# Move a pi bond into a cycloalkane

1. Jun 21, 2008

### Phil Massie

Hello. This is driving me a little mad, and some assistance would be hugely appreciated.

1. The problem statement, all variables and given/known data
Show how the following transformation can be achieved (more than one step may be involved)

2. Relevant equations

3. The attempt at a solution
The only approach i could come up with was the following:

1. hydrohalogenation of the alkene substituent with H-Cl, putting a Cl on the more substituted C atom and an H on the less substituted C.

2. dehydrohalogenation should then produce constitutional isomers, as there are 3 $$\beta$$ carbons, 2 of which produce the same molecule (i think) and both constitutional isomers have tri substituted double bonds. the required pruduct is then one of the constitutional isomers, methylcyclohexene.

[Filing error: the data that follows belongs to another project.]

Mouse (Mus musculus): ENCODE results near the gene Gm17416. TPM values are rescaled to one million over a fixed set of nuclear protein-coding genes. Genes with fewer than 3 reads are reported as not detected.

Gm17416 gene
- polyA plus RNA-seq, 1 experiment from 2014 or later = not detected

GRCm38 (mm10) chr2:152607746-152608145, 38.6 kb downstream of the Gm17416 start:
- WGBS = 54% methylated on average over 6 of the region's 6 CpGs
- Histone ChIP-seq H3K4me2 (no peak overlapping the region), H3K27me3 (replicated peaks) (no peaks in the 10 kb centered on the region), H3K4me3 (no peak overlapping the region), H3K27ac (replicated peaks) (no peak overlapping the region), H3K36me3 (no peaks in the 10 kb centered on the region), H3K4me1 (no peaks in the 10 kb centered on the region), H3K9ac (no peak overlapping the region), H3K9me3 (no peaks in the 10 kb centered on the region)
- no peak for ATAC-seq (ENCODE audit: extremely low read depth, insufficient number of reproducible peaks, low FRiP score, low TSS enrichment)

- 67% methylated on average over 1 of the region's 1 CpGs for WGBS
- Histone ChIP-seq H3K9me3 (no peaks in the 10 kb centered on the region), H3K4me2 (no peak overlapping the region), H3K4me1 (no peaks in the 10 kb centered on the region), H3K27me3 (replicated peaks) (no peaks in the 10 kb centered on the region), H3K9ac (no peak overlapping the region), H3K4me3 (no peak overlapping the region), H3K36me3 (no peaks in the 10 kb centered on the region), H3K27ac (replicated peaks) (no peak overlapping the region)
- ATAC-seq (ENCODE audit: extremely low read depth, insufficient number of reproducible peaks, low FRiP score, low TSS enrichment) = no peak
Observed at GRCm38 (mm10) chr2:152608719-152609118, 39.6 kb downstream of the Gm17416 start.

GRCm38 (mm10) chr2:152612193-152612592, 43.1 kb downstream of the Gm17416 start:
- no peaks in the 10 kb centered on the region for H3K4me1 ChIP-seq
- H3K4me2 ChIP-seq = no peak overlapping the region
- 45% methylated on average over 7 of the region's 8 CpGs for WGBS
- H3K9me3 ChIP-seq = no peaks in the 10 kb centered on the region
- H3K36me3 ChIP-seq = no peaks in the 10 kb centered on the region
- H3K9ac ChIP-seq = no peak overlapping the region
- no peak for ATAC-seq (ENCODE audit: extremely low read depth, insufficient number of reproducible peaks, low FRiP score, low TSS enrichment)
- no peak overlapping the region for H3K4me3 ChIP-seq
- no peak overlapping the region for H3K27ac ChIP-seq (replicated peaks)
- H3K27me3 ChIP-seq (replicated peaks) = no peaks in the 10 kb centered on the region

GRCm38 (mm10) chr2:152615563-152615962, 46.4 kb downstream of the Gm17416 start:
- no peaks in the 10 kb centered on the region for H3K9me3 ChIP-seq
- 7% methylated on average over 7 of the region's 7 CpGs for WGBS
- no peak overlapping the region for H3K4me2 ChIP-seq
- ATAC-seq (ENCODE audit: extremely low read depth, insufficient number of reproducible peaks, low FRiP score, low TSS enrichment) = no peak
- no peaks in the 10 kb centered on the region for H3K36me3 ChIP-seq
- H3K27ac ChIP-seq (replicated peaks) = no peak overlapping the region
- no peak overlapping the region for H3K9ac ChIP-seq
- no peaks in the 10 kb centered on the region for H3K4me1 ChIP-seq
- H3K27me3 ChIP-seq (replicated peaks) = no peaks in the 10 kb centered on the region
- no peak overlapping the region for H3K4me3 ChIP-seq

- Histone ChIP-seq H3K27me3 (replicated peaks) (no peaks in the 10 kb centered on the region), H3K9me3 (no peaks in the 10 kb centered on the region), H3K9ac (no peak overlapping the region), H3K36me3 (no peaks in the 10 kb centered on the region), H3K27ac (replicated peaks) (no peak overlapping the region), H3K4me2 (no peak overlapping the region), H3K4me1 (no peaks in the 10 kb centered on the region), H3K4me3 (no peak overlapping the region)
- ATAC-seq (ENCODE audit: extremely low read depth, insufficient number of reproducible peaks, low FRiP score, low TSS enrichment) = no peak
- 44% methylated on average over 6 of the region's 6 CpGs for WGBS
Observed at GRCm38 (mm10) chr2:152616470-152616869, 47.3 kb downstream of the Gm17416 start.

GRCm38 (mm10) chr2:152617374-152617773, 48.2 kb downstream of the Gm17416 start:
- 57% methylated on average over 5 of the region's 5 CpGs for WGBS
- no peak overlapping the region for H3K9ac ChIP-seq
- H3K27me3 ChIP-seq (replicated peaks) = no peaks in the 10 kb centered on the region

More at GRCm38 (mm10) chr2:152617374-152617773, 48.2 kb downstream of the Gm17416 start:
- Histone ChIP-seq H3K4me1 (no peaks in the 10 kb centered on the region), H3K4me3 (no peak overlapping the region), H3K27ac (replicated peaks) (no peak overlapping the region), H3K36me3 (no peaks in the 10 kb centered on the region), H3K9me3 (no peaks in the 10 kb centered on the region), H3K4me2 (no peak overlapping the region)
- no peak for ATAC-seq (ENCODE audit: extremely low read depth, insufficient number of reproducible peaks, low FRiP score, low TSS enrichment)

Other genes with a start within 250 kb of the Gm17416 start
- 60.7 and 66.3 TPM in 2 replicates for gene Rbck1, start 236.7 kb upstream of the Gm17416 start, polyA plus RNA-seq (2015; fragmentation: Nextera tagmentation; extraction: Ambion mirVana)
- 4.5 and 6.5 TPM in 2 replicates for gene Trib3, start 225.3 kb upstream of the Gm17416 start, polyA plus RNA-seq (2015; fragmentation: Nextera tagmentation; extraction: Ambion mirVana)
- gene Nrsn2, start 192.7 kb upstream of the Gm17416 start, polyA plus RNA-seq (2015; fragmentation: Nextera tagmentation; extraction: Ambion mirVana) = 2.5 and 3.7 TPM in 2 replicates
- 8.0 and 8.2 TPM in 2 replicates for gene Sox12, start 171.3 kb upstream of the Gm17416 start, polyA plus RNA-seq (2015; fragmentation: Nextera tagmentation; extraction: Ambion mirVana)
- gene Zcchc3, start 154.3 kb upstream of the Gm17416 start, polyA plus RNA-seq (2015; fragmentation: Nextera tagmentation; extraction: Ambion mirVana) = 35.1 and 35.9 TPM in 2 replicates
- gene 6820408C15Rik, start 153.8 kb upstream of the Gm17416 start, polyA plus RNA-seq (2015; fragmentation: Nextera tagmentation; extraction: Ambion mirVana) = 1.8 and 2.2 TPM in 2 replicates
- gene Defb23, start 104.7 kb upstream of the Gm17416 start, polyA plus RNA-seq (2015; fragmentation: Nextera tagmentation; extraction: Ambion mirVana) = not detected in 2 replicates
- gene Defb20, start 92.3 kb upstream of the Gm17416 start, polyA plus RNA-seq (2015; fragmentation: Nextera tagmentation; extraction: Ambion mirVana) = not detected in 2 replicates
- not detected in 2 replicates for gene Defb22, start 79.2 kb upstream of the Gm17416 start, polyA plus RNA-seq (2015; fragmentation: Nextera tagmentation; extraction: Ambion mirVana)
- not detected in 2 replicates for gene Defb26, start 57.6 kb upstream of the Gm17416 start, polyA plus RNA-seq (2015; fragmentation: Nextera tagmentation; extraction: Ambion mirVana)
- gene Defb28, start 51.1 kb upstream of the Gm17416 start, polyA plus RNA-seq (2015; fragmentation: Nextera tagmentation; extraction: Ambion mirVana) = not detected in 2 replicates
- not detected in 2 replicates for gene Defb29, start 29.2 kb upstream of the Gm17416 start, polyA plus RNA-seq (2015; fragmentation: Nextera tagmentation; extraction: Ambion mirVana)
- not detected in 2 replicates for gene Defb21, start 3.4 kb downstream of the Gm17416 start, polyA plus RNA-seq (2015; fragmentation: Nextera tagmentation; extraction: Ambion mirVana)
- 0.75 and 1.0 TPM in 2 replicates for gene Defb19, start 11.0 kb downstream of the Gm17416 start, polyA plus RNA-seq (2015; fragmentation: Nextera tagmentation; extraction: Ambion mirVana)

I just saw in another textbook something about endocyclic $$\pi$$ bonds being more stable than exocyclic $$\pi$$ bonds. Is this the case in this problem? and would that mean that the required product would be the only one formed?

Thanks in advance for any help. Its late and i cant think anymore...

2. Jun 22, 2008

### Spirochete

You're correct there are 3 beta hydrogens, with the possibility of two different products from an E2 reaction. I'm not sure about different stabilities of endo/exo cyclic rings, but even if the two products were equally stable and the two reaction pathways had the same activation energy, you would still get 66% the product you were looking for, because there are twice as many ways to form the product you want.

3. Jun 22, 2008

### Phil Massie

Thanks thanks thanks!
really appreciate you taking the time for this :)
I love these forums!

4. Jun 23, 2008

### chemisttree

You wouldn't even need to hydrohalogenate/dehydrohalogenate. Look at the mechanism of the acid-catalyzed E2 elimination, first step. The product is a carbocation at the 3o carbon. Loss of H+ will give you the endocyclic isomer. Any exocyclic product would be recycled again and eventually the thermodynamic product is obtained.

5. Jul 6, 2008

### Gannon

Using what little I know from basic organic chemistry, I would simply 1) brominate and 2) run an E2 reaction using a sterically-encumbered base such as tert-butoxide.